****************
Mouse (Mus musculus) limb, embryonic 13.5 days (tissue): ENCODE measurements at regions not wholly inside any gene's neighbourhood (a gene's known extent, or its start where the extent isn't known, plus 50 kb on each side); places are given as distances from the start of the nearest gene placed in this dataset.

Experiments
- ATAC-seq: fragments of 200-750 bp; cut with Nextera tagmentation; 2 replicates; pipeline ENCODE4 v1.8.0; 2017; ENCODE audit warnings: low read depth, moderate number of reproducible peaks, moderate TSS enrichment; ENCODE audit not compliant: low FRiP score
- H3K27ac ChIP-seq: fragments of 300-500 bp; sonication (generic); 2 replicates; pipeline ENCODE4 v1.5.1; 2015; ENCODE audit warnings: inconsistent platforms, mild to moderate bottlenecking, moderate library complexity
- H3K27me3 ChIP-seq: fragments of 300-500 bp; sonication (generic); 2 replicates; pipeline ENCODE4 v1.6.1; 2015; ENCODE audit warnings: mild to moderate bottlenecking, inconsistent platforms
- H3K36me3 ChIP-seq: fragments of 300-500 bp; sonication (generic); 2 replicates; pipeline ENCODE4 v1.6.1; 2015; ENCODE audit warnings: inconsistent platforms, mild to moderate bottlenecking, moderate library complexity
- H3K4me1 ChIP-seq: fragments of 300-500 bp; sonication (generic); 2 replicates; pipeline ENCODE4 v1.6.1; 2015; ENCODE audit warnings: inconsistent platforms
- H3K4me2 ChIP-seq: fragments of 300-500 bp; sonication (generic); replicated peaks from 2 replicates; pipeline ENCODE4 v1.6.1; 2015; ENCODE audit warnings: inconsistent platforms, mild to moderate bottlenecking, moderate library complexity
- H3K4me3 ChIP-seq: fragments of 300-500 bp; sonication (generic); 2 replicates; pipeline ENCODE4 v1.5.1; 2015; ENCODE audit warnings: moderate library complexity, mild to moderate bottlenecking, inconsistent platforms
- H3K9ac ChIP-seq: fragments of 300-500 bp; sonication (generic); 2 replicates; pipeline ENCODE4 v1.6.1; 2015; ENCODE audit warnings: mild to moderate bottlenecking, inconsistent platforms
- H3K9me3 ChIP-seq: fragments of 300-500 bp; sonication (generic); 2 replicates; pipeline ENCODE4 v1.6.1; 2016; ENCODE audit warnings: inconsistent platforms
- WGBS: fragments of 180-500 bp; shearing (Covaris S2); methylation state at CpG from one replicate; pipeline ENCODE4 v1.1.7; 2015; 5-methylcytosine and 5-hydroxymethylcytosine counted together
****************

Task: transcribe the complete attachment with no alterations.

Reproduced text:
Mouse (Mus musculus) limb, embryonic 13.5 days (tissue): ENCODE measurements at regions not wholly inside any gene's neighbourhood (a gene's known extent, or its start where the extent isn't known, plus 50 kb on each side); places are given as distances from the start of the nearest gene placed in this dataset.

Experiments
- ATAC-seq: fragments of 200-750 bp; cut with Nextera tagmentation; 2 replicates; pipeline ENCODE4 v1.8.0; 2017; ENCODE audit warnings: low read depth, moderate number of reproducible peaks, moderate TSS enrichment; ENCODE audit not compliant: low FRiP score
- H3K27ac ChIP-seq: fragments of 300-500 bp; sonication (generic); 2 replicates; pipeline ENCODE4 v1.5.1; 2015; ENCODE audit warnings: inconsistent platforms, mild to moderate bottlenecking, moderate library complexity
- H3K27me3 ChIP-seq: fragments of 300-500 bp; sonication (generic); 2 replicates; pipeline ENCODE4 v1.6.1; 2015; ENCODE audit warnings: mild to moderate bottlenecking, inconsistent platforms
- H3K36me3 ChIP-seq: fragments of 300-500 bp; sonication (generic); 2 replicates; pipeline ENCODE4 v1.6.1; 2015; ENCODE audit warnings: inconsistent platforms, mild to moderate bottlenecking, moderate library complexity
- H3K4me1 ChIP-seq: fragments of 300-500 bp; sonication (generic); 2 replicates; pipeline ENCODE4 v1.6.1; 2015; ENCODE audit warnings: inconsistent platforms
- H3K4me2 ChIP-seq: fragments of 300-500 bp; sonication (generic); replicated peaks from 2 replicates; pipeline ENCODE4 v1.6.1; 2015; ENCODE audit warnings: inconsistent platforms, mild to moderate bottlenecking, moderate library complexity
- H3K4me3 ChIP-seq: fragments of 300-500 bp; sonication (generic); 2 replicates; pipeline ENCODE4 v1.5.1; 2015; ENCODE audit warnings: moderate library complexity, mild to moderate bottlenecking, inconsistent platforms
- H3K9ac ChIP-seq: fragments of 300-500 bp; sonication (generic); 2 replicates; pipeline ENCODE4 v1.6.1; 2015; ENCODE audit warnings: mild to moderate bottlenecking, inconsistent platforms
- H3K9me3 ChIP-seq: fragments of 300-500 bp; sonication (generic); 2 replicates; pipeline ENCODE4 v1.6.1; 2016; ENCODE audit warnings: inconsistent platforms
- WGBS: fragments of 180-500 bp; shearing (Covaris S2); methylation state at CpG from one replicate; pipeline ENCODE4 v1.1.7; 2015; 5-methylcytosine and 5-hydroxymethylcytosine counted together